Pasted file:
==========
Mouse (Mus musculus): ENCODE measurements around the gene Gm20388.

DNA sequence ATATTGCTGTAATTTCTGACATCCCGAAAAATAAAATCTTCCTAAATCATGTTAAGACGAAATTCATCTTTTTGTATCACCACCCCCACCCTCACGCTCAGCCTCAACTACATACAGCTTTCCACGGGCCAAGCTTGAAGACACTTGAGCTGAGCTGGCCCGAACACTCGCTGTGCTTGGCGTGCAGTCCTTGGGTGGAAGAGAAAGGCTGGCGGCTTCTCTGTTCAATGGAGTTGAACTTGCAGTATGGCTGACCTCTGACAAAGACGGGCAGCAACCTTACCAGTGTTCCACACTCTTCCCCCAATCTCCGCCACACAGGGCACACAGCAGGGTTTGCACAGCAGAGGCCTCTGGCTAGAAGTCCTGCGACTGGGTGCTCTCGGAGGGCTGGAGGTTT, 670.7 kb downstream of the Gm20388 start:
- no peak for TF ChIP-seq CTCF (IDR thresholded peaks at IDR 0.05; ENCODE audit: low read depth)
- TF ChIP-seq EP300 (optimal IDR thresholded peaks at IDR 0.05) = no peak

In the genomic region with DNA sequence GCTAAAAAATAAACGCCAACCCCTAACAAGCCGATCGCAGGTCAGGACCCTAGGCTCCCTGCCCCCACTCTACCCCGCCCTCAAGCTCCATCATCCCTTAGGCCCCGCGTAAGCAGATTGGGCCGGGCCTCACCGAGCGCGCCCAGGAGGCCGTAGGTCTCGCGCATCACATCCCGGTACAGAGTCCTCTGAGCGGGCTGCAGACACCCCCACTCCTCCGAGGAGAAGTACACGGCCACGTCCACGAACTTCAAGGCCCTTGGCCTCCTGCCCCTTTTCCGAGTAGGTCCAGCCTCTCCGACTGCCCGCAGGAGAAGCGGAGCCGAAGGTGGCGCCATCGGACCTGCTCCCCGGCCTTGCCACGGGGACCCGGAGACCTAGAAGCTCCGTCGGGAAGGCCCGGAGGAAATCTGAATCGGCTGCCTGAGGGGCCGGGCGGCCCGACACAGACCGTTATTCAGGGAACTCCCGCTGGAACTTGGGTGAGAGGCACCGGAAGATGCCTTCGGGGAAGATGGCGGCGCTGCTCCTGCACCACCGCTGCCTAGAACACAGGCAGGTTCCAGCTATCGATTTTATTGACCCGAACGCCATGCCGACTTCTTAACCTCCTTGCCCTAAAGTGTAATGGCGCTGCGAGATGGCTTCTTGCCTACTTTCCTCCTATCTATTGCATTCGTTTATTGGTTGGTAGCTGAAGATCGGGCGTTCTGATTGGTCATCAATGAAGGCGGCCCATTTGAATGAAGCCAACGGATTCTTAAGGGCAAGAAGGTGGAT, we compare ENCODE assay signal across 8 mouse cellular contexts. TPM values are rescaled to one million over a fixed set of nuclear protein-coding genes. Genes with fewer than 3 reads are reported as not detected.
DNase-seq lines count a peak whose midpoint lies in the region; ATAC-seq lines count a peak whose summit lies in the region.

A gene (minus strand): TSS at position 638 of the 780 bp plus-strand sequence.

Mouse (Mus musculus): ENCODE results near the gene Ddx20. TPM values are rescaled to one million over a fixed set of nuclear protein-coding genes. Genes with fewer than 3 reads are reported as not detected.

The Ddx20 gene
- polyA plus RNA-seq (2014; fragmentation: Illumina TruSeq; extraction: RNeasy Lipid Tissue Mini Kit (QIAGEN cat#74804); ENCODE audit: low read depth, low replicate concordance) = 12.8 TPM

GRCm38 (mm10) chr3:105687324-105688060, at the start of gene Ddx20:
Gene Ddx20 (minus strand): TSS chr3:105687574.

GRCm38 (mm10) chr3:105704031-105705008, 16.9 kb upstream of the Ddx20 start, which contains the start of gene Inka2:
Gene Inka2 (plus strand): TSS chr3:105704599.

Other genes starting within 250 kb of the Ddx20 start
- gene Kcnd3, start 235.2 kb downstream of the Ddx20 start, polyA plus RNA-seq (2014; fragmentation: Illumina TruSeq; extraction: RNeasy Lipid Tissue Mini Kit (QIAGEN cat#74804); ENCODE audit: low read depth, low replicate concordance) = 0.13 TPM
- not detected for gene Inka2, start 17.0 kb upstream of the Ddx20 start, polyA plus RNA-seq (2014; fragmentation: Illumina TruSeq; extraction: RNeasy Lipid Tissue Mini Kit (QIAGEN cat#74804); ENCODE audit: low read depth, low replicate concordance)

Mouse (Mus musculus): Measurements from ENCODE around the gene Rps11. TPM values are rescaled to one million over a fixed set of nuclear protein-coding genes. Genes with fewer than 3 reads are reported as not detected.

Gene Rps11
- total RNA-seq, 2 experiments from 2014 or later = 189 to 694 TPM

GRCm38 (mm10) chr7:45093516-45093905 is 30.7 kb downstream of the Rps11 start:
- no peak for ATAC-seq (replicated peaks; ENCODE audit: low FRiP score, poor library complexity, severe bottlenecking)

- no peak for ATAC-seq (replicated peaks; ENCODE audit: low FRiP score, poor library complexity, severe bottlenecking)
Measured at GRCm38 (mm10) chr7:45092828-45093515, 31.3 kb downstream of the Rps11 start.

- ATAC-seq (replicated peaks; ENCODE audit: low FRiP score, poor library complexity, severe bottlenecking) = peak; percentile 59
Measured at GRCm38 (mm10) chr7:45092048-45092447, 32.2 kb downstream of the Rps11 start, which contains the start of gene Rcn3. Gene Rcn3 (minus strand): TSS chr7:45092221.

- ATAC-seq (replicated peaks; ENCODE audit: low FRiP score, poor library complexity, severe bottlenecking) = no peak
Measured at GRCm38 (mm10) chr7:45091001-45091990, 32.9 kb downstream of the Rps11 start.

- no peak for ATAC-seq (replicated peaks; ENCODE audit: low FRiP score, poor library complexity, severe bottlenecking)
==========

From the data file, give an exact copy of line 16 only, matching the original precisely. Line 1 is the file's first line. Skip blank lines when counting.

- gene Kcnd3, start 235.2 kb downstream of the Ddx20 start, polyA plus RNA-seq (2014; fragmentation: Illumina TruSeq; extraction: RNeasy Lipid Tissue Mini Kit (QIAGEN cat#74804); ENCODE audit: low read depth, low replicate concordance) = 0.13 TPM